BIFF Film Review: Resolution

   The problem with too much of today's horror cinema is that, for the most part, it is typically not frightening in the slightest. Tension, bleakness of mood and the uncanny have all been replaced with movies in which cheap jolts have become the order of the day. Film-makers have decided that, rather than attempt to unsettle their viewers with unsettling auras and slow-building unease, all that is necessary is the occasional sharp stab of a staccato sforzando on the soundtrack to jolt the viewers in biological reaction to a sudden burst of sound. It is because of this that American cinema has, with one or two exceptions aside, failed to produce any genuinely worrying films in nearly a generation (and why the Asian horror cinema market has grown exponentially over the last few years).

   With Eli Roth's "gore for gore's sake" formula, Rob Zombie making a career of creating purposefully bad movies, and the appropriation of supernatural beings by the teen romance market, there's a real gap in the industry for an innovative young film-maker to arrive and give the genre the shot in the arm that is clearly needed. Justin Benson & Aaron Moorhead, the co-directors of Resolution may constitute such men if the hype is to be believed from Tribeca film festival.

   The tale stars an every-man, Michael, who receives a video of his best friend Chris, high on drugs in a cabin in the middle of nowhere. Michael instantly drives out to confront his friend and, upon hearing he will not quit his habit, takes matters into his own hands, chaining Chris to a pipe to force him through cold turkey. It is from here that things take a turn for the worst and, ominously, the unexplainable; it soon transpires that no one is able to figure out the origin of the video that kick-started the sequence of events nor, for that matter, who is trying to manipulate the duo or why. As local drug dealers, native Americans and a ghostly apparition all begin to visit the cabin, tension mounts and the friendship between our protagonists begins to fray at the seams.

   Prior to watching the feature I had heard nothing but great things about the film and how it was potentially the saviour of American horror. I have to disagree with this entirely; not because this is anything less than a stunning joy of a movie, which it certainly is, but rather because Resolution simply isn't a horror. In fact, it's rather lovely.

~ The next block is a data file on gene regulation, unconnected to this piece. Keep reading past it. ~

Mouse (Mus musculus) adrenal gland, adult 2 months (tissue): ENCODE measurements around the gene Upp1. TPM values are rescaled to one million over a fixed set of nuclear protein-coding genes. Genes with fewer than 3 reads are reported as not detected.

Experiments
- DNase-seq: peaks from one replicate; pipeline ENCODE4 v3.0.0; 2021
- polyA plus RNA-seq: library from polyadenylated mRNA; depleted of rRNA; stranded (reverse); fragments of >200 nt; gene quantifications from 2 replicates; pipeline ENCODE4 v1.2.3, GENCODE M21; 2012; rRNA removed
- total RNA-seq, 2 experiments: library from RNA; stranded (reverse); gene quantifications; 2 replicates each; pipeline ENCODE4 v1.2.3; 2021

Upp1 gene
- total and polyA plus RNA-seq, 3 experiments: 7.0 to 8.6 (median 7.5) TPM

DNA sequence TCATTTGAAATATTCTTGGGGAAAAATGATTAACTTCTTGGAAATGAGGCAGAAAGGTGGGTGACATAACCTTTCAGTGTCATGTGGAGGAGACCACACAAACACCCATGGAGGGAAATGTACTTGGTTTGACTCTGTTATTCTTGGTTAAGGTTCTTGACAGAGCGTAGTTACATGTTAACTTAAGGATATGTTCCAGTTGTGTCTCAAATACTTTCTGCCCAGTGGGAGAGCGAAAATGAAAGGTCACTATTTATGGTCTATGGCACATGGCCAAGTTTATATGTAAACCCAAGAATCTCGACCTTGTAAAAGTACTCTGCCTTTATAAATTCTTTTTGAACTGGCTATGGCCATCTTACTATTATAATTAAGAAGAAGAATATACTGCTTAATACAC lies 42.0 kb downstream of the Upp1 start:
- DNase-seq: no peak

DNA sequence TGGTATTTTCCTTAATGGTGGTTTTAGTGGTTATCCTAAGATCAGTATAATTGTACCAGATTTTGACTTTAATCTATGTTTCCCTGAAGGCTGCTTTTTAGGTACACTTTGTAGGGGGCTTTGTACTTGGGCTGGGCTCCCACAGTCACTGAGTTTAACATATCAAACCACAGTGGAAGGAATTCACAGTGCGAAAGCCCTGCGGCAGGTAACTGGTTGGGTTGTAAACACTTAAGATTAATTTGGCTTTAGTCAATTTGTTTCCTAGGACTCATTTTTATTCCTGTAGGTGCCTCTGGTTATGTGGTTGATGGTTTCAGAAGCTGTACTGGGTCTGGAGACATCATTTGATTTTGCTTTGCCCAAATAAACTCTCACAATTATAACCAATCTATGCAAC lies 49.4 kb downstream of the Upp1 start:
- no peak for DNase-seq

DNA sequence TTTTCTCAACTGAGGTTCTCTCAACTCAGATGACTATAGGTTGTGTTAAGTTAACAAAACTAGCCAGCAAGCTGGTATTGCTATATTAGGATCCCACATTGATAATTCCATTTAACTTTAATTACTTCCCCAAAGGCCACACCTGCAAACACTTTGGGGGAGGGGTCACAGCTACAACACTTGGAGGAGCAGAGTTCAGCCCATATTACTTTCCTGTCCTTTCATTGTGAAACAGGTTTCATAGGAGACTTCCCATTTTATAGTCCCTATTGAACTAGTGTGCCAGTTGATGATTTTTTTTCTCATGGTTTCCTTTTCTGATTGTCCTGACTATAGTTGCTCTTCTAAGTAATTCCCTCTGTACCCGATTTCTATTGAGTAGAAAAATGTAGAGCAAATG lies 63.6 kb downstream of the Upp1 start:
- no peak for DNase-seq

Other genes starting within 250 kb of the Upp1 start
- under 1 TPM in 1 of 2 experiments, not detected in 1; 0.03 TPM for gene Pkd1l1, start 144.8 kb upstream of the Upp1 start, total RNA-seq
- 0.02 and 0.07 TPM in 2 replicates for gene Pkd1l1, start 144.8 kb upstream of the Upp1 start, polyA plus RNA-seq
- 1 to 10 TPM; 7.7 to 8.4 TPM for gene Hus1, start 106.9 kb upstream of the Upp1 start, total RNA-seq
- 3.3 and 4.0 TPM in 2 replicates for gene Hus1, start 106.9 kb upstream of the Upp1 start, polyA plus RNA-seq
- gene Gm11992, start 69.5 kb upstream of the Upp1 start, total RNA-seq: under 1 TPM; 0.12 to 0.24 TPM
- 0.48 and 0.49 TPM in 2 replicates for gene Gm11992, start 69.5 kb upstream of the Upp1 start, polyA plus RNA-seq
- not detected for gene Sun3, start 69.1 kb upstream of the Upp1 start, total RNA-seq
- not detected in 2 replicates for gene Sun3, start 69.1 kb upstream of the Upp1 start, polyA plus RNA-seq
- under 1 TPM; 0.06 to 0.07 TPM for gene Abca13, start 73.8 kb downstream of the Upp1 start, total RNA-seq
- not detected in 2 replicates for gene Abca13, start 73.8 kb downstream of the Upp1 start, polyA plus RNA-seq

On paper, the premise hints very much that Resolution belongs to the cinema of fear and, indeed, throughout the film tension and unease is always threatened (and occasionally realised); who are the people filming our heroes and what do they want? However, the real heart of the movie lies in two distinctly different subject and narrative matters.

   First and foremost it is a celebration of stories - why humans need them and how they shape our societies and who we are as individuals; they make sense of the world around us and show us our place. Resolution shows us how tales have been transmitted throughout time and cave paintings, record players, videos, CDs, webcams and more all play a part in the film - although the mediums change, they're all just used to transmit our tales. For a movie based in horror, it's a rather tender tribute. Resolution recalls some of the more absurd set-ups and set pieces of recent genre films and lightly prods at some of their excesses (the cabin in the woods here is set, believe it or not, on an Indian burial ground), although this seems good-natured, for the most part, rather than as a piece of cynical mockery. It takes the audience's pre-existing knowledge of the tropes and uses it to gently tease out fear and, through subversion, comedy at various points; it's a clever ploy.

   Secondly, and again somewhat peculiarly for movies based around this genre, Resolution is a story of friendship.The two leads have a real tender affection for each other which, one astute member of the audience noted, wasn't at all dissimilar to one of the more definitive on-screen bromances of our time - Matt Damon and Ben Affleck (particularly in their View Askew guises). It's a compelling look at two best friends separated by the different directions which life has tugged them in, held together by the inseparable bond of shared youth despite how different they have grown up to be.

   Resolution is not a film I'd necessarily say was "the future of horror" - it's simply a wonderful example of storytelling at its most pure and sets a high standard for character realisation which more movies, regardless of their genre, should aspire to.

* This film was screened as part of Bradford International Film Festival


  1. Thanks so much for checking it out on the big screen and writing such a thoughtful review!

    Reply Delete
    1. Thanks very kindly Mr Benson - I appreciate you making such a thoughtful film!


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